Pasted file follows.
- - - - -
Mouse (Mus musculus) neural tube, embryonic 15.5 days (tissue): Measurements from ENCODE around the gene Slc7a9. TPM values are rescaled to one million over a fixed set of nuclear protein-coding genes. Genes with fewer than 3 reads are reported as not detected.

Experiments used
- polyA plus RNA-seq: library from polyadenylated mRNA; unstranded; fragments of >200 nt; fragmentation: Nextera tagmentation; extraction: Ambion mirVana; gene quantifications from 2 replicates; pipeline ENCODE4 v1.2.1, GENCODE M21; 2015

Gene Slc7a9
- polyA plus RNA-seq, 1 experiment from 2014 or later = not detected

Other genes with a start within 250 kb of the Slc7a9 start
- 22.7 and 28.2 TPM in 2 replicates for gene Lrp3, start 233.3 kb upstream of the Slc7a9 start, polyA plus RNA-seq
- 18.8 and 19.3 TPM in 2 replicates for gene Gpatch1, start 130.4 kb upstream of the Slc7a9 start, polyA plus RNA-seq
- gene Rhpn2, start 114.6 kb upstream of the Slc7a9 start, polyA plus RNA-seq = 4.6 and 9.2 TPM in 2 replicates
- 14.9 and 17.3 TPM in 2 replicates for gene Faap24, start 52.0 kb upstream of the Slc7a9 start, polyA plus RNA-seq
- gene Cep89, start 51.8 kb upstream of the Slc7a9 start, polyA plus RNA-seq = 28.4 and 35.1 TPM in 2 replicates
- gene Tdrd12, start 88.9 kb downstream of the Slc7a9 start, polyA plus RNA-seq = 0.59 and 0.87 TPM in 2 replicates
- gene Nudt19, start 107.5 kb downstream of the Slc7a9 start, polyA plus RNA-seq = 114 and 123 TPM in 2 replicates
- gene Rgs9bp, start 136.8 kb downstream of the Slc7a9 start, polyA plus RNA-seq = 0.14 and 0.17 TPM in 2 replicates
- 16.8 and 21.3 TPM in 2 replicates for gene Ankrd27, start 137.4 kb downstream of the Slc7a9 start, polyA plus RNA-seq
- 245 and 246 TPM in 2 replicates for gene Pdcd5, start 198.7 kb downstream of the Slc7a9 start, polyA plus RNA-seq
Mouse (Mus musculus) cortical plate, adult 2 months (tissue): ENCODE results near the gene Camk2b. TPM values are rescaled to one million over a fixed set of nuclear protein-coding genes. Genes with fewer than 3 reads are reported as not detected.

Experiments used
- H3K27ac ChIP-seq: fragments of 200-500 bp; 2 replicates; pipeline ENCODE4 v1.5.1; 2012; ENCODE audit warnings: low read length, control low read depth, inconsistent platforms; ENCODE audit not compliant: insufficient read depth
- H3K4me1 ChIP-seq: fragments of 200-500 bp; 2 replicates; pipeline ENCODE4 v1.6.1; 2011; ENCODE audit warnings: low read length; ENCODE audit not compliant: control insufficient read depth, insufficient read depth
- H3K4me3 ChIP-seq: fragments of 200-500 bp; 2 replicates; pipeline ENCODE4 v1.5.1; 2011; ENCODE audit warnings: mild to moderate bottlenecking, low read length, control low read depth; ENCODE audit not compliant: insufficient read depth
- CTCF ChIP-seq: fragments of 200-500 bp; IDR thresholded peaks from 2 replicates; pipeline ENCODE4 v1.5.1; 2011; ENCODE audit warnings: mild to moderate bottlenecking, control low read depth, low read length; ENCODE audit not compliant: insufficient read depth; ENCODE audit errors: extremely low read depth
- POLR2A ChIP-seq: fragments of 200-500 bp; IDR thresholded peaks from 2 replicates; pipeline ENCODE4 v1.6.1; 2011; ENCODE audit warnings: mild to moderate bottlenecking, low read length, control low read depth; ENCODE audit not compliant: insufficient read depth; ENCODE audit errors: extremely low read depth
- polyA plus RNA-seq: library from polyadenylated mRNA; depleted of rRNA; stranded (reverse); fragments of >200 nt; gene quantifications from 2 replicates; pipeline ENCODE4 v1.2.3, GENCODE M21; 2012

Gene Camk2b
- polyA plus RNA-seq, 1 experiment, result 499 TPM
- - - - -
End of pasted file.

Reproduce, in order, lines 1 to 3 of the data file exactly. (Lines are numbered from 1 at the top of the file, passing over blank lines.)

Mouse (Mus musculus) neural tube, embryonic 15.5 days (tissue): Measurements from ENCODE around the gene Slc7a9. TPM values are rescaled to one million over a fixed set of nuclear protein-coding genes. Genes with fewer than 3 reads are reported as not detected.

Experiments used
- polyA plus RNA-seq: library from polyadenylated mRNA; unstranded; fragments of >200 nt; fragmentation: Nextera tagmentation; extraction: Ambion mirVana; gene quantifications from 2 replicates; pipeline ENCODE4 v1.2.1, GENCODE M21; 2015